I know they weren't in litigation at the time, but typically, lawyers only get one chance to depose/interview a witness.  You need to actually develop the evidence in the case first because of this, and if things come out during the deposition, you need to be quick enough to adjust on the fly.  Now, if there is an issue that evidence was intentionally withheld, you may get a second crack at the witness.  However, Wells hasn't done enough to demonstrate to me that McNally's texts were intentionally withheld.
 
On a different note, I don't understand the logic by some in the media and some here saying the Patriots brought this on themselves by letting Brady have a press conference and Kraft defiantly denying any wrong doing before the Super Bowl.  WTF were they supposed to do?  The media and national news was running with the story for an entire week leading up the Super Bowl.  Were they supposed to just sit back and let their names and Brand be questioned?  And if they said nothing, the same crowd would say, "well if you're really innocent you would be singing it from the mountain tops."
 

54thMA

Member
SoSH Member
Aug 15, 2012
9,530
Westwood MA
I've made the classic mistake of engaging in debates with fans from other teams on this, one asshole in particular who's a Cowboys fan.
 
Talk about an exercise in futility; I've explained how since 2006, in 65 home games, Brady has 131 touchdowns, while in 64 road games, he's got 138 touchdowns, so he's performed better on the road where the home team supplies the ballboys, not the Patriots, ie, no ability to deflate the footballs.
 
I've also pointed out that in the AFCCG that everyone points to as the tipping point on this, they scored more points in the second half with properly inflated balls than in the first half with underinflated balls.
 
All I get back is Brady is a liar and a cheater, first Spygate, now this, your team are a bunch of cheaters.
 
Can't say I didn't try.
 
I think I'll just stay here and avoid all other forums, it's a total waste of time.
 

Hoya81

Member
SoSH Member
Feb 3, 2010
6,916
Bongorific said:
I'm stunned Wells held the conference call.  It brings him right into the mud of the Patriots/League/Media shitshow.  If the report were truly a fact-finding mission, he needs to remain completely neutral before, during, and after the work is complete. 
 
I know they weren't in litigation at the time, but typically, lawyers only get one chance to depose/interview a witness.  You need to actually develop the evidence in the case first because of this, and if things come out during the deposition, you need to be quick enough to adjust on the fly.  Now, if there is an issue that evidence was intentionally withheld, you may get a second crack at the witness.  However, Wells hasn't done enough to demonstrate to me that McNally's texts were intentionally withheld.
 
On a different note, I don't understand the logic by some in the media and some here saying the Patriots brought this on themselves by letting Brady have a press conference and Kraft defiantly denying any wrong doing before the Super Bowl.  WTF were they supposed to do?  The media and national news was running with the story for an entire week leading up the Super Bowl.  Were they supposed to just sit back and let their names and Brand be questioned?  And if they said nothing, the same crowd would say, "well if you're really innocent you would be singing it from the mountain tops."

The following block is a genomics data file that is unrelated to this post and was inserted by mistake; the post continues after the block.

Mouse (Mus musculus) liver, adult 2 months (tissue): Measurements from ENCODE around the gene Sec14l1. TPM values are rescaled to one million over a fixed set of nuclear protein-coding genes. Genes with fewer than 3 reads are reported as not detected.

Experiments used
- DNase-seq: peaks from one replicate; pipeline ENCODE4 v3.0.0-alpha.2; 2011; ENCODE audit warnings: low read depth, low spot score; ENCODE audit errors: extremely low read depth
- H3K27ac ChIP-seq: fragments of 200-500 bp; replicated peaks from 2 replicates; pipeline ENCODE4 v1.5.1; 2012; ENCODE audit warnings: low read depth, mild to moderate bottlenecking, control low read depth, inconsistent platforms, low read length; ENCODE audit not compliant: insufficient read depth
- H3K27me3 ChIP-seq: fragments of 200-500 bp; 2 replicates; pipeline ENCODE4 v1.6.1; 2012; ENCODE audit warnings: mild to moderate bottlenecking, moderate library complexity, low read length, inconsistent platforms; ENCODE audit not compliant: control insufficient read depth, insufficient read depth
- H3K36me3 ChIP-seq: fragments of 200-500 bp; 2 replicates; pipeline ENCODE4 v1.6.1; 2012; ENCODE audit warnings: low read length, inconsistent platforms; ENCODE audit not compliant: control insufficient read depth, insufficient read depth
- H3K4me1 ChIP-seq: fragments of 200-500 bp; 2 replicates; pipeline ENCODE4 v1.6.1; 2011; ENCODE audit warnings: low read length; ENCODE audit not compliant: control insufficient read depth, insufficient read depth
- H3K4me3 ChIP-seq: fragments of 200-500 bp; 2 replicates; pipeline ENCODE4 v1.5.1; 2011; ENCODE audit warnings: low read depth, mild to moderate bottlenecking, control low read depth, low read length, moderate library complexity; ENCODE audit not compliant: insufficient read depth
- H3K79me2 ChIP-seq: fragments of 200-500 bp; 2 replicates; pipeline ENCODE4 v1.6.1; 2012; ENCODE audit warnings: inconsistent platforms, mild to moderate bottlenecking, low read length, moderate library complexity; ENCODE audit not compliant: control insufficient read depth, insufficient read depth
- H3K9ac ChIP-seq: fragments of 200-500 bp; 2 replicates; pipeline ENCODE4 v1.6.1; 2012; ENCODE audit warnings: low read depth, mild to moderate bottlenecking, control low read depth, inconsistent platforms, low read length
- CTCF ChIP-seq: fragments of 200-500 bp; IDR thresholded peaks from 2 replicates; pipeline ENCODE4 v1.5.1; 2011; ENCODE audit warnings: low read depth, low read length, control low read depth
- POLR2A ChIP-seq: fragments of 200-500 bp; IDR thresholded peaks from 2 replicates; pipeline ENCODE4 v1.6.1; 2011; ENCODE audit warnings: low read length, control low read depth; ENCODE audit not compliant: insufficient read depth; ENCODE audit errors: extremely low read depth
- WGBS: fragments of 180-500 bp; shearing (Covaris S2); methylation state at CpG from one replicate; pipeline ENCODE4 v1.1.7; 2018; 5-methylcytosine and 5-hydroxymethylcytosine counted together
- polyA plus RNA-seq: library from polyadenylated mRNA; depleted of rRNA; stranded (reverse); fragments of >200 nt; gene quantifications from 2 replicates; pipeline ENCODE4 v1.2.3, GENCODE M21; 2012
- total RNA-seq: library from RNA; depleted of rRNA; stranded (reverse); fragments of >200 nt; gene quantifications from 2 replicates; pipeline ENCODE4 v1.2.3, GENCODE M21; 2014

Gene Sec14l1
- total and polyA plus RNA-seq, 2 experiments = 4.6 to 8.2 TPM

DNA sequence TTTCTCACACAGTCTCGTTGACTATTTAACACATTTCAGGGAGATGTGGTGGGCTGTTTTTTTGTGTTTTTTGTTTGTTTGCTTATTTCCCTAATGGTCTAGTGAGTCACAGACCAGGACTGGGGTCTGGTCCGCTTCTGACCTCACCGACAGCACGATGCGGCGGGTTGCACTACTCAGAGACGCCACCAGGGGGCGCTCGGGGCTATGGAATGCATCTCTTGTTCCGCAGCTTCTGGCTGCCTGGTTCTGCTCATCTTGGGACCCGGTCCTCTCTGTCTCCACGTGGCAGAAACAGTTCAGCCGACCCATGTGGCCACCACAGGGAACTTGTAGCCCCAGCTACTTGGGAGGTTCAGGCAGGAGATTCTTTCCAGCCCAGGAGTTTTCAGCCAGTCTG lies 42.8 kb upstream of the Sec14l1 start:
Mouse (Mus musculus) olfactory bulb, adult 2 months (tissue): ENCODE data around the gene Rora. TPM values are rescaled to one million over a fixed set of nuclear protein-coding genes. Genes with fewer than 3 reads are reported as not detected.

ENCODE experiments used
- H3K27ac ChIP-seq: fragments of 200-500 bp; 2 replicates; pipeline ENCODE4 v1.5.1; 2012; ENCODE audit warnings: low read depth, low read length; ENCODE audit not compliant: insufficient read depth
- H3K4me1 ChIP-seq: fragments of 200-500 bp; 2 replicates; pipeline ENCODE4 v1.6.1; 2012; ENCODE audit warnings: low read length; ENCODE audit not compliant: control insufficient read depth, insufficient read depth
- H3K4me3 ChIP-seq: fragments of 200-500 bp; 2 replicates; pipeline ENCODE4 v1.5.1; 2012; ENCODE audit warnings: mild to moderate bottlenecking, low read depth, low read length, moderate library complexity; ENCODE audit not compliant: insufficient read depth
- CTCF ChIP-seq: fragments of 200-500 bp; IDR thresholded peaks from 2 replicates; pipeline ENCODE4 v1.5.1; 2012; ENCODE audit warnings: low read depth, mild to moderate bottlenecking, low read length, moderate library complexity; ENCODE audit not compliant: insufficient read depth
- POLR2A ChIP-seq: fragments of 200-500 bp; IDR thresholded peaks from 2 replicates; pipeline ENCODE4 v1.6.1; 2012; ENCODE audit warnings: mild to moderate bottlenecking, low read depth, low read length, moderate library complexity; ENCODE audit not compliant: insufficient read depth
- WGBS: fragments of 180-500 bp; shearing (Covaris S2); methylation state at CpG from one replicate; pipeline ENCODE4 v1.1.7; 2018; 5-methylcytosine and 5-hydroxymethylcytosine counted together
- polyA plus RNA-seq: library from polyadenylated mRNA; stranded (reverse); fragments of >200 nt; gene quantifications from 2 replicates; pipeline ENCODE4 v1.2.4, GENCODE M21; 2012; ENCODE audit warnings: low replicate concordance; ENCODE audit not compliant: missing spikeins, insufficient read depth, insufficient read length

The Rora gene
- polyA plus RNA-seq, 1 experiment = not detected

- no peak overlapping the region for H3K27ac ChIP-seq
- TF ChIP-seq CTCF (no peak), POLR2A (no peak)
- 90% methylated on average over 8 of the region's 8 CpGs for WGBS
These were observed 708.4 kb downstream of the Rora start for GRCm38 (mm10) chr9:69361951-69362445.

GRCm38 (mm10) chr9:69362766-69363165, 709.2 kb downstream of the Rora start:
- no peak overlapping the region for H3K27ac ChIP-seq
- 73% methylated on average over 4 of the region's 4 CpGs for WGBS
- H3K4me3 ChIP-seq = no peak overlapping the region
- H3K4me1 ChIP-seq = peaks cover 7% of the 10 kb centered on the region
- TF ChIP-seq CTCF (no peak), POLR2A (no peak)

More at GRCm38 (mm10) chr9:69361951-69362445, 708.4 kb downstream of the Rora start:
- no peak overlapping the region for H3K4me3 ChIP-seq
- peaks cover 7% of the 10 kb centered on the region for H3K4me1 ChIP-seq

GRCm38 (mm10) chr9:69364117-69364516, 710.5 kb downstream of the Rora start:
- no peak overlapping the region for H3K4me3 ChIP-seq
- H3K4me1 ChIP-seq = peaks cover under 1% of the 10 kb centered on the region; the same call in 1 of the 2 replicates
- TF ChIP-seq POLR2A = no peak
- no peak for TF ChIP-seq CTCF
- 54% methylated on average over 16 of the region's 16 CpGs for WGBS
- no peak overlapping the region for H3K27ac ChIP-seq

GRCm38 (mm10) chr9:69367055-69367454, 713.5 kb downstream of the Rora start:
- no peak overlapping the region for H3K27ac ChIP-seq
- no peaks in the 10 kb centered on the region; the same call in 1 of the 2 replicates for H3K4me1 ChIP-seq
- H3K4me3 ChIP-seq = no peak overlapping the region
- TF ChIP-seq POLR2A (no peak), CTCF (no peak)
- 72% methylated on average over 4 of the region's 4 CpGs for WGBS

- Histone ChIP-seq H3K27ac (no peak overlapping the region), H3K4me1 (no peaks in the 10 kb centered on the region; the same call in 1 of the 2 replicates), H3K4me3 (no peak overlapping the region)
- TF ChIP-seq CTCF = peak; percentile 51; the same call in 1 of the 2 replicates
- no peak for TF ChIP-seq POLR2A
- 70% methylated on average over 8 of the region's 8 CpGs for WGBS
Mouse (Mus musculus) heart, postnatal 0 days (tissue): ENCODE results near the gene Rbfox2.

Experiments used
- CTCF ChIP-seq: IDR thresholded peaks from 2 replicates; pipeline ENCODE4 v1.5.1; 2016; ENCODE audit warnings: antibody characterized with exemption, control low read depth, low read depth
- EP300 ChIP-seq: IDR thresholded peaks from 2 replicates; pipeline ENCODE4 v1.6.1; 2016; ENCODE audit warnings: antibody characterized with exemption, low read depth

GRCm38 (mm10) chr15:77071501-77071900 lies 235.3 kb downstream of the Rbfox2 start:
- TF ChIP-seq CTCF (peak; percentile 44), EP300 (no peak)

They would have run into Media Day eventually. 
 

kartvelo

Well-Known Member
Lifetime Member
SoSH Member
Aug 12, 2003
9,759
At home
Hoya81 said:
They would have run into Media Day eventually. 
"Why did they wait until Media Day, when they had no choice but to face the media? Why didn't they speak out right away, if they were innocent?"
 

Bosoxfan5034

Member
SoSH Member
Apr 16, 2013
39
After following this entire disaster since January and reading the Wells report, I want to try and clarify one point mentioned a few pages back. 

Isn't the most damning part of the evidence that McNally was clearly doing something to the balls, sometime? Everyone interviewed, including Brady, said that he had no role in ball preparation. The texts show that's not true. 

Even if all the texts are explained as deflating balls prior to inspection, why does neither Brady nor any of the clubhouse personnel mention that McNally was ever involved in ball preparation? Isn't this the biggest problem with the Pats' defense? Am I missing something? 

 
 

ilol@u

Member
SoSH Member
Mar 2, 2009
3,889
Foxboro
Didn't Roger have an interview which he stated that the first time he heard of any issues with the balls were AFTER the AFCCG. Yet Wells stated today that the Colts reported the issue to the NFL beforehand and the NFL didn't take it seriously.
Which one is it?
 

Jettisoned

Member
SoSH Member
May 6, 2008
1,006
AB in DC said:
No, I'm going by Kraft's own statement, where he said a "fifth" interview was unreasonable -- even though it would have only been McNally's second interview with the Wells team. 
 
In your estimation, what is a reasonable number of interviews for McNally to submit to?  6? 7?  The NFL started an investigation, then hired someone else to continue it.  McNally was requested a fifth time.  That is unreasonable.  So is leaking McNally's name and address to the press.
 
Also, if McNally refused to submit to another interview there isn't anything Kraft could have done about it.  McNally isn't Kraft's vassal; Kraft doesn't even employ him full time.
 

GeorgeCostanza

Member
SoSH Member
May 16, 2009
6,683
Found in central mass
ilol@u said:
Didn't Roger have an interview which he stated that the first time he heard of any issues with the balls were AFTER the AFCCG. Yet Wells stated today that the Colts reported the issue to the NFL beforehand and the NFL didn't take it seriously.
Which one is it?
Well if they really didn't take it seriously (which I doubt since just about everyone was told to BOLO) then it stands to reason Roger wouldn't have been told. Just playing devils advocate because I think he knew, just as I think he saw the ray rice tape or at least knew exactly what was on it.
 

brandonchristensen

Loves Aaron Judge
SoSH Member
Feb 4, 2012